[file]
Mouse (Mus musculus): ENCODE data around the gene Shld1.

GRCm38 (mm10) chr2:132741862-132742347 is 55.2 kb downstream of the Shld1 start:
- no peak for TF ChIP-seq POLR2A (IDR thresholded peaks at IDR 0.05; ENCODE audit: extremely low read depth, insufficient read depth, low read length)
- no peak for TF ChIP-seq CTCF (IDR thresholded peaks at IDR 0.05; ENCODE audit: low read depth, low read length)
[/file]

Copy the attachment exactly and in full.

Mouse (Mus musculus): ENCODE data around the gene Shld1.

GRCm38 (mm10) chr2:132741862-132742347 is 55.2 kb downstream of the Shld1 start:
- no peak for TF ChIP-seq POLR2A (IDR thresholded peaks at IDR 0.05; ENCODE audit: extremely low read depth, insufficient read depth, low read length)
- no peak for TF ChIP-seq CTCF (IDR thresholded peaks at IDR 0.05; ENCODE audit: low read depth, low read length)